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Niger’s military administration has called for the expulsion of France’s ambassador, Sylvain Itte.

The military released a statement on Tuesday, which was later verified on Thursday, stating that Ambassador Itte’s visa and those of his family members had been annulled. The military had earlier demanded Itte’s departure within 48 hours, condemning France’s activities as “contrary to the interests of Niger.” Among the cited reasons was Itte’s noncompliance with a meeting request from Niger’s new foreign minister. An official letter mentioned that the envoy “no longer enjoys the privileges and immunities attached to his status as member of the diplomatic personnel in the French embassy.”

France responds:
On Thursday, the French Ministry for Europe and Foreign Affairs voiced its stance, asserting that the coup leaders lack the authority to expel the ambassador. They emphasized the ongoing evaluation of their embassy’s operational conditions. Colonel Pierre Gaudilliere, a French military spokesman, also highlighted their readiness to counter any threats against French establishments in Niger. French President Emmanuel Macron has also chimed in, confirming that the ambassador will continue to stay in Niger and reiterated his support for Bazoum.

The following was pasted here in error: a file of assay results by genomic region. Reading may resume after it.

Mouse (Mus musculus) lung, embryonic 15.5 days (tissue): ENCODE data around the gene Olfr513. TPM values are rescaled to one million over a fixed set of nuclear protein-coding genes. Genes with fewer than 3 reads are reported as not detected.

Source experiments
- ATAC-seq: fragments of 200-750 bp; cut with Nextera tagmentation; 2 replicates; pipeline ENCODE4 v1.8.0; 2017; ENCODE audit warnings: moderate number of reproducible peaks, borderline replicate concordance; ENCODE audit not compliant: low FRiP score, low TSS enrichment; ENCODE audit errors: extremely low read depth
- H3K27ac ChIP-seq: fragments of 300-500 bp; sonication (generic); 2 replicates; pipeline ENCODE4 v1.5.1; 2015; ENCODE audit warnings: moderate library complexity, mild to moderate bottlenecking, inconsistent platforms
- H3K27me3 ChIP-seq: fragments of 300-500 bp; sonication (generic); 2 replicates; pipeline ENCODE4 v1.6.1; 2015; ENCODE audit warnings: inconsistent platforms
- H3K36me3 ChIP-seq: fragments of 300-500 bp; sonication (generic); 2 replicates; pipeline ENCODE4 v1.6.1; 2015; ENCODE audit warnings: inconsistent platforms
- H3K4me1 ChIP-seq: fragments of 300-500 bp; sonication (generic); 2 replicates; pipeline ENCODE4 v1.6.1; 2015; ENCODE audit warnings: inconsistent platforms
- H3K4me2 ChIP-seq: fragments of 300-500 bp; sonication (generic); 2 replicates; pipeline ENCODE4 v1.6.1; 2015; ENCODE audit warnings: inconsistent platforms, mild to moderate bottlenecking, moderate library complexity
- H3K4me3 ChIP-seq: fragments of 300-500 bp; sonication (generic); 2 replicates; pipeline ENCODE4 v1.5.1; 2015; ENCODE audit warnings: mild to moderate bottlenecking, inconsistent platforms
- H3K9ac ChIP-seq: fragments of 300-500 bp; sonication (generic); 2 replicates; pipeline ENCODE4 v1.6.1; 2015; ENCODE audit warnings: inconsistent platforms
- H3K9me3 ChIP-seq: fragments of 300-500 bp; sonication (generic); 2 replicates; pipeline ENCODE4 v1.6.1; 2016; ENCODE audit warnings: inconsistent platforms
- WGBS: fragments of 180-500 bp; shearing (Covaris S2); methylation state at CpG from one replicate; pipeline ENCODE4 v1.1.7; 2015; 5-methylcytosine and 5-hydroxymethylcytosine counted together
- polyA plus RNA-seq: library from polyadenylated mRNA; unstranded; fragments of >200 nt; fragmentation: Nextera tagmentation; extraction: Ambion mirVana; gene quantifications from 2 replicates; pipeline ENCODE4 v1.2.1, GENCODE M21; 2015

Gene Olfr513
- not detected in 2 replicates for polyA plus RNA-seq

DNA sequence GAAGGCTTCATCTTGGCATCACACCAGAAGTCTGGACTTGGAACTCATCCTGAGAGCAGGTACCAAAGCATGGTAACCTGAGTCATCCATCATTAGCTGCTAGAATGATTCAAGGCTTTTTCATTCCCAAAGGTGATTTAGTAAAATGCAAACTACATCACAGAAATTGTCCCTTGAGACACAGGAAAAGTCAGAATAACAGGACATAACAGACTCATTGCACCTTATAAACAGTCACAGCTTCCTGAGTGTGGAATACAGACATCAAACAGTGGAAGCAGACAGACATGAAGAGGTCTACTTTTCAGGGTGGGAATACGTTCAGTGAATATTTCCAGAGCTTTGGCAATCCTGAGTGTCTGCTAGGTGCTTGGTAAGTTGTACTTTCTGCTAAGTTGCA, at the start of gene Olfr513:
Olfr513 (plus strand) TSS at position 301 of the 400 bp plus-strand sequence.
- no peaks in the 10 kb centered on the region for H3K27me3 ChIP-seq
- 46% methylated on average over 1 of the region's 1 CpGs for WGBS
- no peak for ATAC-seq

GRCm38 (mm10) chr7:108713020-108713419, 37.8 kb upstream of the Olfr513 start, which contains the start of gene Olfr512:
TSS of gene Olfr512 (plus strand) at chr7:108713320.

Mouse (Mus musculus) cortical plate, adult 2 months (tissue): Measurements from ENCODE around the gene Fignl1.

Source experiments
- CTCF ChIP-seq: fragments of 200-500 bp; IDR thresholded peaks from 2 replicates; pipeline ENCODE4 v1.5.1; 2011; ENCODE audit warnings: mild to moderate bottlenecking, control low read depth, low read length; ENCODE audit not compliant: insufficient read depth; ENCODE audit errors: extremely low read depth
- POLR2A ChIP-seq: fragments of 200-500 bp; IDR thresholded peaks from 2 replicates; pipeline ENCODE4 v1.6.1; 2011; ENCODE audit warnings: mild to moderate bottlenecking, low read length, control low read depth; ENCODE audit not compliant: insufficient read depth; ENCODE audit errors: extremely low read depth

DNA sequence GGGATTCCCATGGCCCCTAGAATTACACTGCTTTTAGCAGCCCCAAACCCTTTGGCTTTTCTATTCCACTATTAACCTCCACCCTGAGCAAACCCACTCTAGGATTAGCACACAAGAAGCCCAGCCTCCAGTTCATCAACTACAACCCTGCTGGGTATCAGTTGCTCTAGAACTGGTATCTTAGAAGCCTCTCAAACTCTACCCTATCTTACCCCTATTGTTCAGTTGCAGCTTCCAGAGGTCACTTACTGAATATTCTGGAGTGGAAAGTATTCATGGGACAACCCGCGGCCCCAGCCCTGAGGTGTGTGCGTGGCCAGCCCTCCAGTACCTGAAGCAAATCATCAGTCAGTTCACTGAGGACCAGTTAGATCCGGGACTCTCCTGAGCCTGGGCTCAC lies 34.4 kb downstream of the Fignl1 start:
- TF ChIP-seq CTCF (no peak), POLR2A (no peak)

This move comes in the wake of the military coup that removed the democratically elected President Mohamed Bazoum. Since then, the military has seemingly capitalized on the prevailing anti-French sentiments to consolidate its position, evidenced by frequent public chants against France.

Meanwhile, France has been advocating for the reinstatement of the deposed president and has shown unwavering support for efforts by the Economic Community of West African States to counter the coup. In addition, France has positioned Niger as a focal point in its campaign against militant groups in the Sahel region.


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